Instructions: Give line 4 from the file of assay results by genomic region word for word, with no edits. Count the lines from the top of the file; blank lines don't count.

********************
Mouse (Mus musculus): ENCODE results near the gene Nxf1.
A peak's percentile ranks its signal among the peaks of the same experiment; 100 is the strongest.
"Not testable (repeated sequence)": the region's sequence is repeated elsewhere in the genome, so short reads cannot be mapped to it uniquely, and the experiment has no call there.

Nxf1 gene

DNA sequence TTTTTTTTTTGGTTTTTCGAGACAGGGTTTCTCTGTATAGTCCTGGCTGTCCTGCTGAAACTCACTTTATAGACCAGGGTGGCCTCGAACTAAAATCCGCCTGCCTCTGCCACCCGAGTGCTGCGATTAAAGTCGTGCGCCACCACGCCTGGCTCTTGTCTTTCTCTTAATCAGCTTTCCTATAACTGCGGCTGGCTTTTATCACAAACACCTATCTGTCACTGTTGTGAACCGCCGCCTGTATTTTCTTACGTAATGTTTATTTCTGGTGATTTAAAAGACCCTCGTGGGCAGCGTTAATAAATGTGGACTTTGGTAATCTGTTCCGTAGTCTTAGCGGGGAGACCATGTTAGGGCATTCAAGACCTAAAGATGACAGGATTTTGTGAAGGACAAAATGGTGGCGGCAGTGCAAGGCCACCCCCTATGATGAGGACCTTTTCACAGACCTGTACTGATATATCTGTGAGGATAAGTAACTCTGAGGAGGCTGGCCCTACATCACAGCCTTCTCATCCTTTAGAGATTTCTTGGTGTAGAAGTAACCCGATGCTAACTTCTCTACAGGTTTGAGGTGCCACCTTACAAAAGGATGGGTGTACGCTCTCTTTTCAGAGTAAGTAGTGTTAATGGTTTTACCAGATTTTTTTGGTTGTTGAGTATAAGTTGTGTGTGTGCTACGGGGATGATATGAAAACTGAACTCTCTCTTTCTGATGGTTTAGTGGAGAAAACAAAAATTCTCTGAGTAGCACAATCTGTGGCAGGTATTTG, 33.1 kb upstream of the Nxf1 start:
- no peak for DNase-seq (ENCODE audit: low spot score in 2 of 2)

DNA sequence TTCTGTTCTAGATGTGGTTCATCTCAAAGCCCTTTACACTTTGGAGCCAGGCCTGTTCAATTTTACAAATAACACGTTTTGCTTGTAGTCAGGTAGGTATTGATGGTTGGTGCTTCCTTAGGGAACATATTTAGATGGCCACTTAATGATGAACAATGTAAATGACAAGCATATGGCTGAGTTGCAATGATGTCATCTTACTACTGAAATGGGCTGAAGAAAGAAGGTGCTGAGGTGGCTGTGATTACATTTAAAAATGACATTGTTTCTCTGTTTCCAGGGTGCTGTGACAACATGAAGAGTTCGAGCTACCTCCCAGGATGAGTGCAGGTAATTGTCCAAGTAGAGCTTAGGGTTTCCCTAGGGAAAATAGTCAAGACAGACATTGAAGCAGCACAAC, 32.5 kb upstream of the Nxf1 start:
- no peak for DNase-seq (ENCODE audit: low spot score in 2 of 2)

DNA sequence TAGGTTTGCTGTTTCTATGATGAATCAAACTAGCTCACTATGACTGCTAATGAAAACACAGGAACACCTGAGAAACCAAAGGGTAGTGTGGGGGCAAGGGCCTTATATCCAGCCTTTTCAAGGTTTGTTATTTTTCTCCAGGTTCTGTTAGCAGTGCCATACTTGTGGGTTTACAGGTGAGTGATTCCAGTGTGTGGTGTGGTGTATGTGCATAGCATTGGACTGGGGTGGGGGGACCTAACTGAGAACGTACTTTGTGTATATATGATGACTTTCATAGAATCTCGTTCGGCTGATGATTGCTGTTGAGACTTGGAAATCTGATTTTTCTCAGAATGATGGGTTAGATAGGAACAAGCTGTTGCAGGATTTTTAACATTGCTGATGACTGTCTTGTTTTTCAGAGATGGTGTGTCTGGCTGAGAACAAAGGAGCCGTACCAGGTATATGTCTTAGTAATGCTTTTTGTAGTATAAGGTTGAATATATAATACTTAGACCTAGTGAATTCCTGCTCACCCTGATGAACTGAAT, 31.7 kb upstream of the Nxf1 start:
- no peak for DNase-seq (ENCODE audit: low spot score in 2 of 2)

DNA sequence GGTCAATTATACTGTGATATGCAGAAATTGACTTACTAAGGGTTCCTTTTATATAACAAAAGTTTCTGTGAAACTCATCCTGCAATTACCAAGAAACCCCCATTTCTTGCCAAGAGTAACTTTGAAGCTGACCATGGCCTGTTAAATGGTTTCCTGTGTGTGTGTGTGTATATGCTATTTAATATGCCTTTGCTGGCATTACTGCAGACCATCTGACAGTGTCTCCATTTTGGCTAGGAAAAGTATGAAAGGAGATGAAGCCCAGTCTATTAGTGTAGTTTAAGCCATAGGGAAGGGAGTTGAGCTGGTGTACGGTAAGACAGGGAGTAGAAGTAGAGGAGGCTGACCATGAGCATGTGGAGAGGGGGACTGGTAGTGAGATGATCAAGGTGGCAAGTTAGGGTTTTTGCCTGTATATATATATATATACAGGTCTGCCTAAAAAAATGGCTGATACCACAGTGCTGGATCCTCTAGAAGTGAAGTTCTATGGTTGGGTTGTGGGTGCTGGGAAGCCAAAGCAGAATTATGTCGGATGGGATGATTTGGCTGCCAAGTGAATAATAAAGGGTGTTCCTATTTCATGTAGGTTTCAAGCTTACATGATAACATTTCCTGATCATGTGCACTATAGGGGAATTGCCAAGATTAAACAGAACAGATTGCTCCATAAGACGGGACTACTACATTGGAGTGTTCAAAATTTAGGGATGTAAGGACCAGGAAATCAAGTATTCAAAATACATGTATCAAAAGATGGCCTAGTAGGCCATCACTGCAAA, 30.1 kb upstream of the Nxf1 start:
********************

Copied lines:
Nxf1 gene